Monday, July 12, 2010

The Future of the Internet: Net Neutrality

Manish Mamidanna of Scatter Tech writes a complete argument (The Future of the Internet: Net Neutrality) on net neutrality covering the deficiencies with the ISP, but he does not make a case for legislated net neutrality. We have been living under de facto net neutrality for years. There have been almost no instances of violation except for a few cases where the appropriate legal remedies were applied. ISP in the U.S. do not block content and they allow us to use any type of equipment we wish. ISP employ traffic management when required so a few excessive users do not completely degrade access for the rest of us. There are several cases where the network becomes saturated with traffic during peak hours so users start seeing long latencies that affect voice and video. By limiting those users cranking up P2P during peak times, all users enjoy a pleasant Internet experience. The ISP are adding bandwidth to their networks but not fast enough to keep up with demand. Even if we had unlimited bandwidth, traffic management is still necessary. Access bandwidth is limited whether it is DSL, cable modem, or mobile. The place I want the ISP to innovate is in offering greater bandwidth and the ability to prioritize services. The ISP got is right that all bits are not created equal. We need to be able to say which content is more important to maximize quality of experience. I want the content providers to innovate on how content is delivered. More competition between ISP and access providers will keep the net neutral. If any legislation is required, it is to prevent any legislation blocking the building of competitive access networks. Making profits is not evil and neither ISP nor content providers should not be vilified for trying to do so. It is these profits that spur the innovation and jobs that Manish would like to see. Our economic system is based on private companies providing the products and services we need. It sounds to me like he is advocating the Venezualean economic system. Once again I go back to driving ISP competition. Two or less providers does not make a competitive market. A true free marketplace would be where there is more access competition because legislated net neutrality will actually hurt those same people Manish thinks it is trying to protect.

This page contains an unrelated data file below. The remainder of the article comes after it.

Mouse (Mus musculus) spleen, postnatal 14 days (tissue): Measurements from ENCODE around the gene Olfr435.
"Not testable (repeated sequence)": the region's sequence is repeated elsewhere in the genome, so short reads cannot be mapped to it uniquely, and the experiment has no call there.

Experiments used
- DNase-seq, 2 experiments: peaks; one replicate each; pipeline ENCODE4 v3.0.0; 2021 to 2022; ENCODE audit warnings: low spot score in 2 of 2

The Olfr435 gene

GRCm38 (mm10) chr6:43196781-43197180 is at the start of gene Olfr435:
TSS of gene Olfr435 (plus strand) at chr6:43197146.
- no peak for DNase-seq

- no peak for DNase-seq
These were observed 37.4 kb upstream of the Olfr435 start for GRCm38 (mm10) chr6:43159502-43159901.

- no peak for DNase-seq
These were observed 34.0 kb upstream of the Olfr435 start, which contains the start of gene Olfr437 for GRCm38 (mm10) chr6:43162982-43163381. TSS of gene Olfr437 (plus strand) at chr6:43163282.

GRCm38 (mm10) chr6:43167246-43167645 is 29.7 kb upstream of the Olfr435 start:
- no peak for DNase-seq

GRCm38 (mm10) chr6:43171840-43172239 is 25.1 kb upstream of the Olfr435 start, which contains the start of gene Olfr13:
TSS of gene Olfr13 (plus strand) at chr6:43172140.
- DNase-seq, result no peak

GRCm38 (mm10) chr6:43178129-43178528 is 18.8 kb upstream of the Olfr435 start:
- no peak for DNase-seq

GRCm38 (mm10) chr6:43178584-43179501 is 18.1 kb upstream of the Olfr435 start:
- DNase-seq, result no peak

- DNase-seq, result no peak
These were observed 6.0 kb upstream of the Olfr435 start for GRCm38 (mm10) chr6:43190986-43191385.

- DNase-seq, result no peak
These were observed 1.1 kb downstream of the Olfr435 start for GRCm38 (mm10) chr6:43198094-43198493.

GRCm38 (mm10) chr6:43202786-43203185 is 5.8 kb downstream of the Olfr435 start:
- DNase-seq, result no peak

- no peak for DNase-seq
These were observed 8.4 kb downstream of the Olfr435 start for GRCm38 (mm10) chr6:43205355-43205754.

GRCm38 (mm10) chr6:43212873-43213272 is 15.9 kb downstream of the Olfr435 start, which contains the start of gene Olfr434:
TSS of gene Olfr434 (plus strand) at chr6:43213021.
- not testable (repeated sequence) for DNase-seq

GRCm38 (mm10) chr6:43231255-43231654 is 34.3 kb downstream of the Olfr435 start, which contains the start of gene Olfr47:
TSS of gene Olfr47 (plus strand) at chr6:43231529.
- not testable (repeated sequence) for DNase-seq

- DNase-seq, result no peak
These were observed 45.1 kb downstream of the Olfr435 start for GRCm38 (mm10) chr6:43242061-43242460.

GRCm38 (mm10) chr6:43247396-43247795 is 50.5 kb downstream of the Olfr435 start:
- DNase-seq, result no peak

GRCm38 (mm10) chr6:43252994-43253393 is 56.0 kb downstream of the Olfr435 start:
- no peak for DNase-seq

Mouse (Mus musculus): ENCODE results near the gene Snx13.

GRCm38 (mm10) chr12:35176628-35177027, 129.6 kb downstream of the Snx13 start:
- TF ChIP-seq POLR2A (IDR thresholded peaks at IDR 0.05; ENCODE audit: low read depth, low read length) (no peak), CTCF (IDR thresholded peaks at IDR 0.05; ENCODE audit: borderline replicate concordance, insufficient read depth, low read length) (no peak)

Friday, July 09, 2010

More Evidence That You Can't Stop That Demand for Bandwidth

VeriSign's Project Apollo to increase their root domain infrastructure to meet a surge in Internet bandwidth of 1,000 is further proof that the future demand for greater bandwidth is real. This and other empirical data is contrary to the results published in the National Broadband Plan and touted by incumbent service providers. Consumers' consumption of more digital content will only increase as they access 3D and high definition content. The tying together of the power and communications infrastructure will consume even more bandwidth. What we are missing is access to greater speeds for the connection to the consumer.

in reference to: VeriSign's goal: Bump up internet bandwidth 1,000 times | Emerging Tech | ZDNet UK (view on Google Sidewiki)

Friday, July 02, 2010

Palm Will Live On at HP

NEW VIDCAST: A Message to the Palm Developer Community from HP PC on Vimeo.

The interview of HP CTO Phil McKinney by two of Palm's developer relations team reassures Palm owners that HP will continue to invest in Palm devices and WebOS under the HP umbrella. Palm will continue to exist as a subsidiary of HP in their mobile products division and Jon Rubenstein will continue to run Palm with responsibility for WebOS. It is clear that HP has other ideas for WebOS beyond just smartphones into tablets, slates, and even printers.

HP is demonstrating their support of Palm in several ways. They have lowered barriers for developers to submit apps to the App Catalog by eliminating their $50 fee for App Catalog submission.  Now even casual developers like me may finish and submit and app.  McKinney offered to provide free Pres to the first 1,000 employees that develop WebOS apps. He said that the response was overwhelming.  They are investing in WebOS development to get it on par with Android. A new release will fully create a protected sandbox for PDK applications such as 3D gaming, and Flash is eminent.  Hopefully we will seen updated API for the phone, sound, and camera so we can have voice search, visual voicemail, Skype, and video chatting.  I would expect that GPU acceleration will be coming as well.  Ars Technia, Engadget, and other sites have rumored that HP will release a WebOS slate this fall with WebOS-enabled printers not far behind.  Let’s hope that HP leverages the Touchstone for the slate too.  HP’s CTO hinted at both items in his interview with Ben and Dion.